More on painting by Hitchcock at Hilo Library, 1926.

PAINTING BY LOCAL ARTIST TO HANG IN HILO LIBRARY

D. HOWARD HITCHCOCK OFFERS PICTURE OF ISLAND SCENE TO PUBLIC HERE

D. Howard Hitchcock, Hawaii’s own master artist, has signified a desire to have his work with the brush and pallete represented publicly in his native city of Hilo, and has offered one of his paintings to the Hilo Public Library, where the picture is now on exhibition for a few weeks, pending the pleasure of the directors in accepting it.

The painting represents Mauna Kea glowing with high color from the setting sun, as seen from the Waimea plains, while the foreground lies in the cool tones of the gathering dusk. Continue reading

And of course, rice, 1862.

[Found under: “NEWS OF HAWAII NEI.”]

RICE.—We are overjoyed to see that rice is planted by one of our friends, S. Kamakahiki, in Hana, East Maui; there is a lot of grain and it is of good quality; why O Friends, are you dallying on planting this good source of money? We are amazed at the small number of people undertaking the growing of rice in Hana, for this is how it is, according to the letter of S. Kamakahiki, like this:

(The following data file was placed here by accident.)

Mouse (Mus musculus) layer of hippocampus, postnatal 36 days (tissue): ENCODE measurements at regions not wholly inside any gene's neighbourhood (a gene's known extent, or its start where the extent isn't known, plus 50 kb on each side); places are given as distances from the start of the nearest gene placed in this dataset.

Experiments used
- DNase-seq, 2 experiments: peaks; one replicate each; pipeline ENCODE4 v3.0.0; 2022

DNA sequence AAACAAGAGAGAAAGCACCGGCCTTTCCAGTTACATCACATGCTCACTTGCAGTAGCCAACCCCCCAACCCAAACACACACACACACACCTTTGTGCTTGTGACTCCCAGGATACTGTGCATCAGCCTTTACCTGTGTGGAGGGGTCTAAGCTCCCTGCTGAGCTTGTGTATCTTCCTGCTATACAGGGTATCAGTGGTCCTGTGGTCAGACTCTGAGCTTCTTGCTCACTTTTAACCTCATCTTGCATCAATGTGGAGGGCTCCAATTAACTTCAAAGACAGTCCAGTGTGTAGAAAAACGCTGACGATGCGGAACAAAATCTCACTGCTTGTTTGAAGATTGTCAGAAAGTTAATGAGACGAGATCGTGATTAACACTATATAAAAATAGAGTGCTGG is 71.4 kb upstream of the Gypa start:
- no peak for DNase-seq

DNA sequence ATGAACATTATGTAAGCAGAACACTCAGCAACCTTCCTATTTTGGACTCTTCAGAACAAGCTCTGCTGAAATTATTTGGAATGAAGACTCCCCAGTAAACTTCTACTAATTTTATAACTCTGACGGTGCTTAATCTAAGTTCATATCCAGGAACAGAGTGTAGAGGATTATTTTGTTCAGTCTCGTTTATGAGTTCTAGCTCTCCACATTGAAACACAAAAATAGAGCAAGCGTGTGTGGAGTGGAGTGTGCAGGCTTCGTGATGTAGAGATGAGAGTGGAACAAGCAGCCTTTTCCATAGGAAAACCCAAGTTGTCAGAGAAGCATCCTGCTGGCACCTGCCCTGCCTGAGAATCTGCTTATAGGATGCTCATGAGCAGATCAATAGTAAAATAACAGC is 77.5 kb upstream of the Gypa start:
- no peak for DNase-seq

“I am the only one growing Rice here in Hana; I am harvesting the Rice and storing it at my house; I am filled with joy that I have found this good occupation.”

(Kuokoa, 2/15/1862, p. 2)

Raiki.

Cotton was grown here too, 1863.

Petaining to Cotton.

O Kuokoa Newspaper; Aloha oe:

I am reporting to you that the Cotton [Pulupulu] (Sea Island Cotton) is sprouting well in Waimea, Koolauloa, Oahu; you will surely rejoice with my fellow Cotton planters living in other places of these Islands, who planted this thing, Pulupulu, like me.

In the month of February of this very year I planted this Cotton field; it is perhaps an Acre and a half large, and because of the strong wind and the saturating showers of those days, the sprouting was late and slow; and some of it was eaten [amu ia] by army worms [“moo that sleep in the earth”] (kupa). In the month of April, that problem was over, and now, the plants have triumphed; they are growing well; it is like grape vines that are crawling here and there, and the bolls are developing; some are almost mature; I look over their bolls with satisfaction. I am not the only one who planted Cotton here in Waimea, but there are others who planted as well, because of your encouragement.

J. M. Kalanipoo.
Waimea, Oahu, June 22, 1863.

(Kuokoa, 6/27/1863, p. 1)

Kuokoa_6_27_1863_1

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